What if our enemy's reason for attacking this server has nothing to do with the data that is on this server? What if they are using it to stage an attack on another server?- Maybe one of our customers' servers - wouldn't that be a good way to hurt our reputation? What if they planted something on this server to intercept traffic that gives them the usernames and passwords for another server. What if they plant something on this server to start sending out reams of unsolicited e-mail to people all around the world which then provokes those millions of people to send nasty e-mails back. This not only embarrasses us publicly but brings our own e-mail system to a screeching halt.
The root problem is that we are allowing any kind of packets to be sent to the server but we're only stopping the ones that are trying to come in the front door. The root solution is to stop unwanted packets before they ever get to our store. If we do that, they can't come in the windows, they can't lock us out and they can't burn down the store. This is called implementing security at layer three, i.e, we control which packets can make it to the server in the first place.
If you are a user, you are only allowed to send user packets that will require a username and password to the server. You cannot send administrator packets even though the server is listening for them. We stop those packets from everyone except the administrator before they ever get to the server. And remember that web server that no one realized was running until some hacker exploited it? Well, no one is allowed to send web packets to the server. We stop them before they ever get to the window so even if we forgot to shut down that rogue service, we are still safe(r).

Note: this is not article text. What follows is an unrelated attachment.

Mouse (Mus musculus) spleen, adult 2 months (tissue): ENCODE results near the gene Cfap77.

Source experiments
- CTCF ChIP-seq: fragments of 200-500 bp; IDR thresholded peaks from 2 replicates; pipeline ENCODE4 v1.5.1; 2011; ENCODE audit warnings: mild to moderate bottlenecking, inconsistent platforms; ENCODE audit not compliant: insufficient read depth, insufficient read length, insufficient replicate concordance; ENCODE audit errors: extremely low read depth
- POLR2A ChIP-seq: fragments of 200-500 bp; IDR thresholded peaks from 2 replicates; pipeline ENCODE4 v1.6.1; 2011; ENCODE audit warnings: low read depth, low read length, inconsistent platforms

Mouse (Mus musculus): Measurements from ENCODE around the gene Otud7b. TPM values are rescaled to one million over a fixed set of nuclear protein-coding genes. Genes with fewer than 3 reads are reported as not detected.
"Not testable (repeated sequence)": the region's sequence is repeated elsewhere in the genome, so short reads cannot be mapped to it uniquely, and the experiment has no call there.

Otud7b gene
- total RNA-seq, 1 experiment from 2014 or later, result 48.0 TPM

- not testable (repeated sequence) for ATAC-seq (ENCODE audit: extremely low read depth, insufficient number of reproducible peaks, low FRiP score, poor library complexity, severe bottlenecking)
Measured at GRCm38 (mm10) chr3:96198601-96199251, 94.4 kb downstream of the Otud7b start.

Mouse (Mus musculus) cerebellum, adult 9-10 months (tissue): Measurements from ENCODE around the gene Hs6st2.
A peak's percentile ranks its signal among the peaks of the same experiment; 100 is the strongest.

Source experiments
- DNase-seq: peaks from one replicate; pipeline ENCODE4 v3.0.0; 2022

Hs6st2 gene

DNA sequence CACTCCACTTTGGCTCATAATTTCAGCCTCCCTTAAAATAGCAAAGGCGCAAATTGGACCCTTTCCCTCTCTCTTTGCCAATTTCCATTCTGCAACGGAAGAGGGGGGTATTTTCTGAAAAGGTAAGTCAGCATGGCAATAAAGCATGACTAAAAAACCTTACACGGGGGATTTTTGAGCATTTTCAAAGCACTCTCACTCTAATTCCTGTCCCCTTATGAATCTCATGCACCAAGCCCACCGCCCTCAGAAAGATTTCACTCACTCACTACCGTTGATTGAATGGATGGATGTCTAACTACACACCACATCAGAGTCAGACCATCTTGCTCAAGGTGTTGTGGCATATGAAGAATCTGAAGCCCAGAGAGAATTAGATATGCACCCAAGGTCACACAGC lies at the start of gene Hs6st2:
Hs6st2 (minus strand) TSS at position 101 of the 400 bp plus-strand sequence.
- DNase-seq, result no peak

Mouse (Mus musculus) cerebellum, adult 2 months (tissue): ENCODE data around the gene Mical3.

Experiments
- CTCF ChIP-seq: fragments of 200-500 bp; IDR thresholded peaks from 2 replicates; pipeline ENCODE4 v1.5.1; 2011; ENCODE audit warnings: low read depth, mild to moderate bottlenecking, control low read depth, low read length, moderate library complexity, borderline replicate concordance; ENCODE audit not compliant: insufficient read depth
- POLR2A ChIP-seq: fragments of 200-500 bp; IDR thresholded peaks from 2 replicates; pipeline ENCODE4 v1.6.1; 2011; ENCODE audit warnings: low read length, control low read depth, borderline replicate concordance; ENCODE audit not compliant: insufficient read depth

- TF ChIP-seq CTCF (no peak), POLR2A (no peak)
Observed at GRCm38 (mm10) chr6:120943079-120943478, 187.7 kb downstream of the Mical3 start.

The same with all those other malicious packets that had nothing to do with theft but everything to do with hurting us. We stop them from ever arriving at the server to do their damage by filtering them out at layer three. We place equipment between offices and even inside offices to separate our sensitive resources from danger. Why should someone who has tricked their way into our three person office in NoOneEverGoesThereVille as the telephone repair man be able to send any kind of data packet to servers housing our most sensitive data in New York, London or Hong Kong? If you are comfortable with that possibility, then by all means rely upon usernames and passwords. Otherwise, implement layer three security and stop those packets from ever hitting your servers.
So why should we not just rely upon usernames and passwords? Because the assumptions that we have made to assure ourselves that they protect us are false.
This short paper is a massive simplification of a very complex topic. It by no means fully explains or even mentions all of the issues. However, by just touching the surface in highly simplistic terms, I hope it opens your eyes to just how vulnerable most of our data is.